posted on Feb, 18 2013 @ 04:41 AM
Originally posted by Zaphod58
reply to post by Helious
The odds are that they were Tu-95MR, known as the Bear E, or Tu-95RTs, known as the Bear D. The MR was modified for photo recon, and the other for
SIGINT. They were out there because the Air Force recently announced that for the first time since the crash in 2008, a pair of B-2 bombers were
deploying to Anderson AB, I'm willing to bet.
All those earlier Tu-95 Bear variants such as Bear D and Bear E have long since gone. Just Tu-95MS Bear H and Tu-142M MR Bear F and Bear J. There is
probably a limited electronic package on the Tu-95MS Bear H for basic SIGINT/ELINT as the crews operate on these out of area flights?
Even the old Tu-95 variants used for crew training were scrapped in the early 1990s. Some of these were Bear As and Es.
BEAR T - TU-95U -- About a dozen surviving 'Bear-As' were converted to Tu-95U configuration, with sealed bomb bays and a broad red band painted
around the rear fuselage. Under the START I agreement, the Parties agreed that all airplanes formerly known to the United States of America as Bear E
and now known as Bear T, which are designated by the Union of Soviet Socialist Republics as Tu-95U, were to be considered to be training heavy
bombers. Most served with the Long-Range Aviation training center at Ryazan, and most were withdrawn from use during 1991 and 1992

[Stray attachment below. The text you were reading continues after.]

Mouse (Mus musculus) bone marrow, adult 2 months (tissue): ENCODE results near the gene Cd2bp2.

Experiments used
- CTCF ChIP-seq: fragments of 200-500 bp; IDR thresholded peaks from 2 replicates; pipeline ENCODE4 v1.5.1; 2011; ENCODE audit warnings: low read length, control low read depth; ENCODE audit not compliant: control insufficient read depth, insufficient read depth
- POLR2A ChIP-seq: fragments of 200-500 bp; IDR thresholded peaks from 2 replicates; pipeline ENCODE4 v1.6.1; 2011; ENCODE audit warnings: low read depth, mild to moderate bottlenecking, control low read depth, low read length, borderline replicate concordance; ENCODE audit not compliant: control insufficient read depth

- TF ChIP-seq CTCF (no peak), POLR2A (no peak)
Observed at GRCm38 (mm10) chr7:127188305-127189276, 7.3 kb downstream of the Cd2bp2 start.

Spot on with your earlier post on carriage of nuclear weapons on such flights. No side wants to go back to the days of strategic bombers having
accidents. It would take a much higher alert posture for such flights to be carrying live nuke air launched cruise missiles.
One good thing that has developed out of the treaty confidence building measures such as New START is a bomber exchange programme. Hopefully it will
result in regular exchange visits?
Plans for 2013
Russian strategic bombers to visit U.S. Two Russian Tupolev Tu-95MS strategic bombers will fly to the Barksdale Air Force Base in Louisiana,
United States, in 2013 under an agreement reached during a recent visit of senior officers from the Russian Long-Range Air Force to the United States,
Long-Range Air Force commander Lt. Gen. Anatoly Zhikharev said on Tuesday. Zhikharev made the announcement at a news conference. "There will also be
a return visit in 2013 - two American [Boeing] B-52 strategic bombers will land at our air force base in Engels, Saratov region, in 2013," he said.
U.S. officers are due to pay an inspection visit to the Russian base next week, he added.
Team members evaluated the suitability of the airfield at Engels Air Base for B-52H operations. The outing also established initial relationships
for a long range aviation bomber exchange program between the U.S. and Russia.